A high speed differential relay for generator protection. A. 1940.G. PAS-94. 1963. Proc. Y. 2232-2240. and B. of IEE. Trans.. 1949. 1963. IEEE Trans. 534-544.E. Sachdev. pp.. pp. 407. 1199.G. 608-620. Trans. 360. CP 66. 110. Brown Boveri Review. 438-461. pp. and M.I. 1703. PWRD-3. 608-612. 821. L. Trans.E... 1969. B. pp.R.. W.I.U.. * I I ! Rahman M.R.A. IEEE. 12975. 16-23. Improved version of zener diode phase detection relay. 68. McInnes. Improved pulse forming circuit for protective relays. A new algorithm for digital impedance relays. Application of digital computers to power system protection.G. Y. Phase comparator versatile based on detection of phase sequence for protective relays. AI. I I Rockefeller. M June. Ranjabar. IEEE Trans. and El Mathews. Fault protection with a digital computer.F Morrison. . PAS-95.E. 1972.E.. pp. and M A Baribeau.. IEEE Trans. ibid. Warrington. Elec. 291-301. Y. Proc.J..E.... 378-386. Graphical method for estimating the performance of distance relaye during faults and power swings. 1965. and 1. and M. The application of the ohm and mho principles to protective relays. p.M. and M.E. and B.G. Trans. Deshpande. 1972. Ungrad. H..D.U. Nellist. -4ustralia. Eng. 1946. pp. Sonneman. The design of air cored toroids or linear couplers. 509. I. 1976. 59. Electronics in protective systems. Paithankar. pp. El and B.. 525. Hibika. Real time calculation of resistance and reactance for transmission line protection by digital computer.E.M. EE7. A new inverse time over current relay with adjustable characteristics. part 111. Cory.. IEEE Trans. Warrington. I Paithankar. IEEE Trans. Van C. 119. ibid. 197. A.. A. PAS-98. Phadke. A. ?roc. Paithankar.E. 1962. 3921. p. Proc. p. No.. 31. Deshpande. p. 65. Trans.E.. 1988. Polarized mho distance relays. WK. Y. 112.E. IEE. p.Refirenc<s 233 Mathews. IEE. K. 50.A. Inst. pp. Comprehensive analysis of polyphase relays. pp.. Trans.D.K. 235-238. 1966. A digital computer system for EHV substations: analysis and field tests. A. pp. Ramamoorty. M.D.I. Jeyasurya. Paithankar. of IEE.D. A state-of-the-art review of a transformer protection algorithm.. p. M. An improved method for the digital protection of high voltage transmission lines.. Journal of Institution of Engineers '(India). 1979. 335. Transients in distance protection.G. Sonneman. Wedephol. p. Piellist. Multi-input phase angle comparator techniques for distance protection.S. Ibrahim. 72. PAS-88. A. Van C. Parthasarthy. 544-550. G. 52. p. Eng. T.. A. A. 181. 1953. 8.. 1970.

.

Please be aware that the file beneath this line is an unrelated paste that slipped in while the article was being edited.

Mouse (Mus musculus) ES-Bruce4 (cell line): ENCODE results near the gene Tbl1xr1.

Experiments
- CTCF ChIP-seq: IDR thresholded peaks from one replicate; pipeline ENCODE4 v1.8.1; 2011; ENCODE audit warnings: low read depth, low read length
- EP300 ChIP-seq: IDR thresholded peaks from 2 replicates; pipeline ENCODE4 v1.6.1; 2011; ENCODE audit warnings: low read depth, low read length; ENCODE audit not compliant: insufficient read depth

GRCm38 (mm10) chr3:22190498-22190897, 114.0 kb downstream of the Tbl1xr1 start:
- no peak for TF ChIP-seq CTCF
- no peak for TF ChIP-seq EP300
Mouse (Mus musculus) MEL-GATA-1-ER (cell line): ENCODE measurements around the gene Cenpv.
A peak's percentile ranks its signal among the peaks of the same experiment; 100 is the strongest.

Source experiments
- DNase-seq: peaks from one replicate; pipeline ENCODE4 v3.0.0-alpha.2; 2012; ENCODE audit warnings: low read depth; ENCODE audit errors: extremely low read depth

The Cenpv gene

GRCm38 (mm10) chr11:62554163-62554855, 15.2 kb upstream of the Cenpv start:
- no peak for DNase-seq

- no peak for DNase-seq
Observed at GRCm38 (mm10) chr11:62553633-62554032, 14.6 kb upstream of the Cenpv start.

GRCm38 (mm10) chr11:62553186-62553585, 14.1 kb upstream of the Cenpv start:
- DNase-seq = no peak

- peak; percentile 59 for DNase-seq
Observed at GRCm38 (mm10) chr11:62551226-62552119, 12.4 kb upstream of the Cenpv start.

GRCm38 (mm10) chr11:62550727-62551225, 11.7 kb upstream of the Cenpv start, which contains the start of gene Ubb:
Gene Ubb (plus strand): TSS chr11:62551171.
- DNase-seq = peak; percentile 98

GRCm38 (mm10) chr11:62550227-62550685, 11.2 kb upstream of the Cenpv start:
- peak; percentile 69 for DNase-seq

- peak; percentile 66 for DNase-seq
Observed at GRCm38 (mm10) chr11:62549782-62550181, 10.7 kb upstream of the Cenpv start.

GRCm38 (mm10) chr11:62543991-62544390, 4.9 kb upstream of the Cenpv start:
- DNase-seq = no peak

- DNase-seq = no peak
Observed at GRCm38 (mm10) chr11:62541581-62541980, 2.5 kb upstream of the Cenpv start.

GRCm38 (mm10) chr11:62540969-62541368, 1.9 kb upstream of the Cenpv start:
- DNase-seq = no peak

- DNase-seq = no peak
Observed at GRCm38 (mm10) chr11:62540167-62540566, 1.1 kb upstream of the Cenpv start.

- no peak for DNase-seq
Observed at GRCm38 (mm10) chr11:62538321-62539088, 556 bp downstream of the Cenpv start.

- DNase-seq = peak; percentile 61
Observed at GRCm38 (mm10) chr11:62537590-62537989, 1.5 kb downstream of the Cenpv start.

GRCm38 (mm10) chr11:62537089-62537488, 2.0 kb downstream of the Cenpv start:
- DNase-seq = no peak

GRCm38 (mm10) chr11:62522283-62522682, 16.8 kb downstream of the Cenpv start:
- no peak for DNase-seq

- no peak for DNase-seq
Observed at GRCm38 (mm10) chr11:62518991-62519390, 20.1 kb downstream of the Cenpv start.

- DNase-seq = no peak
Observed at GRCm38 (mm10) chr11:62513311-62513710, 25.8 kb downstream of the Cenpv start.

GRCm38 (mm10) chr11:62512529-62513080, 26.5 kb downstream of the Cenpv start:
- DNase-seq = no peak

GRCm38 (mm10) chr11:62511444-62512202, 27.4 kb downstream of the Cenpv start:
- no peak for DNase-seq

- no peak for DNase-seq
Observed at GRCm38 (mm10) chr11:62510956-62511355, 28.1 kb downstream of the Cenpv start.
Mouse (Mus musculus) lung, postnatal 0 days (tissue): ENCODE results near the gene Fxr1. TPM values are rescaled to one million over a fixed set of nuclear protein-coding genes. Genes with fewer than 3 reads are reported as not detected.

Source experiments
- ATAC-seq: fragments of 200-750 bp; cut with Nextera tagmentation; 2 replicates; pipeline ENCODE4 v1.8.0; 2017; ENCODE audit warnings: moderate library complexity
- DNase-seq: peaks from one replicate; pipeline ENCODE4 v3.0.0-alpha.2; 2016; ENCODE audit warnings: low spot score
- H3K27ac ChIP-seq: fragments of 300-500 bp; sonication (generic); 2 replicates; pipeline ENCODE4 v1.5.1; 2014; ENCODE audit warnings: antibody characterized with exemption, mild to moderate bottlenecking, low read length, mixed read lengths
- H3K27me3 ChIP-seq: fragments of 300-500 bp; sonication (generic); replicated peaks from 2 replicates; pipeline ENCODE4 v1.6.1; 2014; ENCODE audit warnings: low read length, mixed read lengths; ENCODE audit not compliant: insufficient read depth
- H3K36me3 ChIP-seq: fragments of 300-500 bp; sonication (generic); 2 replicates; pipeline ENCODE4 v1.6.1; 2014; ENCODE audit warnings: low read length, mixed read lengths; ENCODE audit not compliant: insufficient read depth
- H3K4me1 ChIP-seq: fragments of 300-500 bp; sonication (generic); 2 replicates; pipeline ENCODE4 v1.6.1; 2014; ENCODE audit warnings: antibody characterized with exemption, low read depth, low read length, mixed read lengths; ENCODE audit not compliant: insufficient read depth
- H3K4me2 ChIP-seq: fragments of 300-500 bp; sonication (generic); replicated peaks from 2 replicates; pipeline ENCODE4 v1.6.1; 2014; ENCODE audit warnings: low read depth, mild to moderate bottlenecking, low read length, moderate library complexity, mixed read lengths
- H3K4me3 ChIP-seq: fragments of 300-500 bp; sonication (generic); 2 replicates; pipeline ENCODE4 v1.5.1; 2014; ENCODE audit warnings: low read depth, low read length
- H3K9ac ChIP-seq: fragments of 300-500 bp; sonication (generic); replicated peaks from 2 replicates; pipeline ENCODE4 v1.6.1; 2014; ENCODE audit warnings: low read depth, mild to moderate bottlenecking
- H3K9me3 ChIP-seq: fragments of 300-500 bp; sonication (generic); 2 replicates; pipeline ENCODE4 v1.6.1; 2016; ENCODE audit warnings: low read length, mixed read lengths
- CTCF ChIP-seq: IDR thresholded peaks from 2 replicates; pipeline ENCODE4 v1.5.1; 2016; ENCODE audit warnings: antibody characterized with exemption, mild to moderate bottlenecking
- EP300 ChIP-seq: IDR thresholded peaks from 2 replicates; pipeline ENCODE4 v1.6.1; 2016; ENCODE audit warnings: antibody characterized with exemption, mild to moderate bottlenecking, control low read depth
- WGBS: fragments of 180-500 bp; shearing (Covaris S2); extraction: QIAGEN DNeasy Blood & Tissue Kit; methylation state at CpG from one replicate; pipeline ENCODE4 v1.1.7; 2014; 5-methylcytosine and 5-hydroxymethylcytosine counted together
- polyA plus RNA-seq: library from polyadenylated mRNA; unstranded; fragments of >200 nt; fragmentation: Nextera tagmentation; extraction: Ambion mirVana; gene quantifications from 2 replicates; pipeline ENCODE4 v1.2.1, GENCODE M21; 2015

142 Phasor diagrams. 182 against over-fluxing. 51 distance. 134 directional property of. 154 Relay(s) bimetallic. 140. 32. 180 against loss of prime mover. 5. 181 Mann and Morrison method. 64 double-end-fed system. 49. 149. 135 performance of. 90 magnetizing. 275 rotor faults. 11 reliability. 136 synthesis of. 153 Phase fault units. 59. 153 differential. 14 selectivity. 237 Loss of prime mover. 268. 86 sympathetic. 61 directional ground fault. 18. 23 evolution of. 36 principles of. 92 Induction generator. 190 percentage differential relay for. 93 computer-based. 187 single phasing. 269 Permanent faults. 90 High resistance ground faults. 147. 14 various states of. 89 harmonic content of. 89 Least Error Squared (LES) technique. 154 of generator. 168 longitudinal percentage differential. 179 Inrush current. 10 isolated. 48 distance. 12 Protective relays. 14 speed. 268 effect on simple impedance relay. 10 negative synergy of. 33 mho. 171 Parallel line. 184 earth fault. 148. 76 Positive coincidence period. 51. 245. 19. 118 of a three-phase line. 14 deregulated. 62 Protection system dependability. 13. 52. 22 sensitivity. 210 Neutral grounding transformer. 12 dynamic entity. 210 Power line carrier. 189 non-directional over-current. directional. 174 induction motor. 60. 47. 175 of shortest line. 175 transverse differential. 206. 127. 23. 207 trip law. 145 of transmission lines. 1. 66 characteristics of. 10. 75. 137 implementation of. 11. 9 interconnected. 135 reach of. 150. 72 against loss of excitation. 91. 268. 89 phenomenon. 20. 146. 26 primary. 23. 120 earth leakage (or current balance). 63. 53 characteristics of. 151. 177. 156 Power swing. 178 back-up. 269. 21. 57 simple relaying scheme. 28 Buchholz. 119. 247 Negative coincidence period. 91. 188 negative sequence voltage relay. 17. 153. 45. 205. 271 performance of mho relay. 118 three-stepped. 36 carrier-aided of transmission lines. 95 against over-speeding. 191 thermal protection. 134 . 7. 71 three-phase load. 9 Reclosure.Harmonic restraint percentage differential relay. 277 stator faults. 270 locus construction. 5. 23. 48 phasor diagram. 47 of a three-phase transformer. 50. 23. 24 restricted earth fault. 129 impedance seen by relay. 20. 269 unstable. 71 induction disc type. 49. 222 d i ~ t a l 222 . 139. 14. 193 unbalanced supply voltage. 270 Protection against earth leakage single-phase load. 138 stable. 92 zone of. 173 of longest line. 11 elements. 21.